Area first responders, who face traumatic events every day, recently received a course in the signs and symptoms of post traumatic stress disorder from representatives of the Neshoba County General Hospital.

“I think it is a really good thing,” Philadelphia Fire Department Battalion Chief Scott Clark said of the program which was presented over two dates in June at the Depot as part of PTSD awareness month.

“We see traumatic events over and over again in our profession and some people deal with stress differently,” he said. “I think it is good to know that there is a program like this in our community and that they (first responders) have someone they can talk to.”

The program was moderated by Neshoba General Behavioral Health Director/Provider Heidi Starks, who said that PTSD treatment is just one of the many behavioral health issues the hospital’s behavioral health program offers treatment for.

Starks said the goal of the program was to make area first responders aware that their local hospital offers services for PTSD and to not be afraid to seek treatment if necessary.

“I think that now that she (Heidi) has made this presentation folks will be more apt to report if they have a problem,” Neshoba General Director of Emergency Management Services Johnny Williamson said.

Williamson, who has over 33 years experience in EMS said that this was the first time such a program has been presented this way. He noted that generally first responders are not the type of people to go to seek help if they do have a problem and he said he hoped this course would motivate them to seek help.

“There is a general resistance among first responders to seek help,” Starks said.

Starks said the class’ purpose was to outline the basics of PTSD.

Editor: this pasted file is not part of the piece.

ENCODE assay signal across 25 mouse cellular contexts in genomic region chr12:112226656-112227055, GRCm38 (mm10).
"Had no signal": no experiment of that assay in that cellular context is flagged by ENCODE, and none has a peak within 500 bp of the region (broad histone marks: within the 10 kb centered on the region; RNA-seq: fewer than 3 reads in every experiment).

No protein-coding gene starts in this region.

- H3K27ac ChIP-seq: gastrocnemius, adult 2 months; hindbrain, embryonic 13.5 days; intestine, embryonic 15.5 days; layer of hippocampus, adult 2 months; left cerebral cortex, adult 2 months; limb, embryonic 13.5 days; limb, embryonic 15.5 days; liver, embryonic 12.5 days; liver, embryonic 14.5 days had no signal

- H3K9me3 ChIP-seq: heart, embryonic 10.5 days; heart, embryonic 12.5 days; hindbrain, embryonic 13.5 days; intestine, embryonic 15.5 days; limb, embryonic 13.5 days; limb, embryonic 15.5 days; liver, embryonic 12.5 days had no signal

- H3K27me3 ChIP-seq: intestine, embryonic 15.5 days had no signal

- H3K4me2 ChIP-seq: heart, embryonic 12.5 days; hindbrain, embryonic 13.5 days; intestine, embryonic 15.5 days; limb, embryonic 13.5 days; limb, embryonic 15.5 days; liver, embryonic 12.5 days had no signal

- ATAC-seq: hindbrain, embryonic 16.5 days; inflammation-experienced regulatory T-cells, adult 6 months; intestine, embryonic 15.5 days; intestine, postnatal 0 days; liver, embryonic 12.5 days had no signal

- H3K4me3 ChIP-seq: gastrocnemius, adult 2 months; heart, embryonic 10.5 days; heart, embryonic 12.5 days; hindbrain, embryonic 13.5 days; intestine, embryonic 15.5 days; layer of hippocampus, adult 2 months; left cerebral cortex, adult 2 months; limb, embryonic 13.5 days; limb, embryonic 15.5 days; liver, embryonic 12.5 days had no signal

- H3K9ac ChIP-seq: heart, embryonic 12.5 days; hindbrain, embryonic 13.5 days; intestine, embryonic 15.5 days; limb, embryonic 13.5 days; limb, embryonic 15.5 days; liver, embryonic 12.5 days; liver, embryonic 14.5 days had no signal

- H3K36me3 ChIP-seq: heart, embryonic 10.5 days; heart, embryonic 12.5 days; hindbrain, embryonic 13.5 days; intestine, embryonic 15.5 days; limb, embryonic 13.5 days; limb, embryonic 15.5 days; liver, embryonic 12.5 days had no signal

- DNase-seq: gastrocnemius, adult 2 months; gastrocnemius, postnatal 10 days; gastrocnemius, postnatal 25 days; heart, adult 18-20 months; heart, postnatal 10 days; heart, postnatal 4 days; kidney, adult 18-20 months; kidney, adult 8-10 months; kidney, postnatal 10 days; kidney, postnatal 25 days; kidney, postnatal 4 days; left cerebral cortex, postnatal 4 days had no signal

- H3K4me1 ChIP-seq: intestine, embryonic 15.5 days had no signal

“It was an overview, what is PTSD, signs and symptoms and statistics to show prevalence,” she said.

According to the statistics presented by Starks, about seven to eight percent of the population will have PTSD at some point in their lives. About 10 percent of women and four percent of men will develop PTSD within their lifetimes.

Starks said that while people think of PTSD affecting only the military or other dangerous jobs, it can affect anyone suffering from a traumatic experience.

“Not everyone with PTSD has been through a dangerous event, some can experience it with the loss of a loved one,” Starks said.

Starks also wanted area first responders to be aware that Neshoba General offers treatment for PTSD issues. She said that during the last year the hospital has expanded its behavioral health program and is seeing continued progress.

“A lot of people still don’t know we are here or what services we offer, part of the class was just making them aware,” she said.

Over the two sessions some 40-50 people participated.

“We had a pretty good turnout,” Starks said noting that she would have liked to have seen more volunteer firefighters attend the course as they do not have the same outlets as do professional firefighters to resolve PTSD type issues.

In all, Starks said the program was well received.

“The feedback we got was very positive,” she said. “People expressed that it was helpful.”

One of those people, Philadelphia Police Chief Grant Myers said the course is important to others in his field.

“I want to thank the hospital for offering that class,” he said. “That (PTSD) is something that all first responders have to be aware of. You do see a lot of things in this line of work that people could have problem with. We are certainly appreciative of the hospital for offering these types of services, in case one of our guys needed it in the future.”

Starks said she would like to eventually extend the class offerings, not only for first responders, but the rest of the community as well to make them aware of services available as part of the behavioral health program.